RE Magazine looks at the start-up struggles faced by a small Michigan electric co-op.
By Raymond Kuhl
ONTONAGON COUNTY REA
Overcoming some unique struggles to get established, Ontonagon County Rural Electric Association on Michigan's Upper Peninsula today serves around 4,800 members.
"We started from scratch . . . hired people right off the farm and some just out of school. They didn't know the difference between a kilowatt and a kilowatthour, but they learned fast."
That's how Cy Clark described the heady first days of getting Michigan's Ontonagon County Rural Electric Association office staff "up to speed." Clark, who helped organize the Upper Peninsula co-op, became its first general manager in 1938.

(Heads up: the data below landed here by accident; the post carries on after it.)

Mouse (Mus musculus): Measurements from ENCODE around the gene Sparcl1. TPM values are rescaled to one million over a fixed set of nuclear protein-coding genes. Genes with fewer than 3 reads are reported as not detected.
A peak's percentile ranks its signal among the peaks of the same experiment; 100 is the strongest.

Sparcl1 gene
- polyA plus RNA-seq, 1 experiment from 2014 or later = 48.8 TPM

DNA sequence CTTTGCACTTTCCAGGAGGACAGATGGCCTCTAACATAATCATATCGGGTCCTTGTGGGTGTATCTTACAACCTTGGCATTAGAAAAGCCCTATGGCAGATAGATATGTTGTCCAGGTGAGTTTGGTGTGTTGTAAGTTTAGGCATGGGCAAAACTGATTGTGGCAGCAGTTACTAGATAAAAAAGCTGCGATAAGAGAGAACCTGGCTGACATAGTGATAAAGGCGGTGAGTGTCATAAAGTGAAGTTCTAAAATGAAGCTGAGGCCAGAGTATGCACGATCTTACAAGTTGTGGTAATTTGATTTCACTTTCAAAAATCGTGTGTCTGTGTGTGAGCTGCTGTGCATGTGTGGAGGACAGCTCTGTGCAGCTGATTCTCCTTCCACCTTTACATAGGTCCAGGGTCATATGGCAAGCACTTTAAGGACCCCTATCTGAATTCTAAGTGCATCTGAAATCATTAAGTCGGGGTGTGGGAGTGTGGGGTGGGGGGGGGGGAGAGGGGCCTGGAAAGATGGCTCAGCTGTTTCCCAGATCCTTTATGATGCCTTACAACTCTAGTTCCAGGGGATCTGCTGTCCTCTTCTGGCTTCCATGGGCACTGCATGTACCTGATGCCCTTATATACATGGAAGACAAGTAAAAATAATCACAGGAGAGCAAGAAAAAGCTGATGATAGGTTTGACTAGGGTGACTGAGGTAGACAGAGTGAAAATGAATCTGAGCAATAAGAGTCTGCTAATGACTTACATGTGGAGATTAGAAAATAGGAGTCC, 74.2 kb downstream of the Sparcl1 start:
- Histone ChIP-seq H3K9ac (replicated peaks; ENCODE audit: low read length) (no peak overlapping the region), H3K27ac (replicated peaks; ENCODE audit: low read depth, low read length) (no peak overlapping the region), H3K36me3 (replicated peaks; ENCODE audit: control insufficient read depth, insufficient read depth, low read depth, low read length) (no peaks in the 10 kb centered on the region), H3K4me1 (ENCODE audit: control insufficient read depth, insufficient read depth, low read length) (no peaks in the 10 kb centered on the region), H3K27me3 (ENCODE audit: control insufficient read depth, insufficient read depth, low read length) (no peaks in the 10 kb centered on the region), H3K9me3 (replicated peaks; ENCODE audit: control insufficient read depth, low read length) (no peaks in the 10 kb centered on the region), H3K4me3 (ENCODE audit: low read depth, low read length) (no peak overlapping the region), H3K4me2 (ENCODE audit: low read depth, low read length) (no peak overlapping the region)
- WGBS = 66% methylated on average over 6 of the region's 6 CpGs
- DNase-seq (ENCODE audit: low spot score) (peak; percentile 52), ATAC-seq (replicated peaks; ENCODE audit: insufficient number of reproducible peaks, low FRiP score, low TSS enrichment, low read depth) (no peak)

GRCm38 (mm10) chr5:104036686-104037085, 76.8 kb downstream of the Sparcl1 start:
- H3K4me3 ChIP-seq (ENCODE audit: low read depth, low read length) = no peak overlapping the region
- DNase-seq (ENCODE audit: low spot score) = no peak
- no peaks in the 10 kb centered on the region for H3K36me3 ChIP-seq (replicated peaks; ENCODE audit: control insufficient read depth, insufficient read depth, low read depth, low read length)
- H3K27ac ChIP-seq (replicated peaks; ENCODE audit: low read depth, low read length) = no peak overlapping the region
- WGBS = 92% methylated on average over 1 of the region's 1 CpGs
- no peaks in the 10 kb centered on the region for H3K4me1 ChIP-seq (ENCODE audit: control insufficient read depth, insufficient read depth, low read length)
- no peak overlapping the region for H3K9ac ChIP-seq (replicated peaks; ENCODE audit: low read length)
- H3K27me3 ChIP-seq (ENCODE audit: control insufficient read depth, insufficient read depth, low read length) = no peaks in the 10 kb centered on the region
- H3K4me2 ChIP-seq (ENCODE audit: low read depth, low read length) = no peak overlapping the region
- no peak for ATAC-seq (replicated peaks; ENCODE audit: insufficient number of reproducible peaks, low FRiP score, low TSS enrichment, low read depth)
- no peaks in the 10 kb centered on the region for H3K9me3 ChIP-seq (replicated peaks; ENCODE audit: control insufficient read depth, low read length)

Like all early co-op chief executives, Clark faced an uphill struggle, and his challenge proved steeper than most. Because the Ontonagon-based co-op's proposed service areas were not contiguous―due partly to government land ownership that prohibited residential development―wholesale power supply arrangements needed to be made with three investor-owned utilities, with delivery taken through five substations. As Uno Kamppainen, longtime Ontonagon County REA board president, observed, the territorial map "looked like a jigsaw puzzle," showing 13 separate pockets.
Thanks to federal Rural Electrification Administration (REA) consulting engineers and a push from Great Lakes State Gov. (and later Supreme Court Justice) Frank Murphy (D), Clark and his relentless recruits witnessed the first lines energized in May 1938. Of course, bringing electricity to hundreds of farms and logging operations did not come easy.
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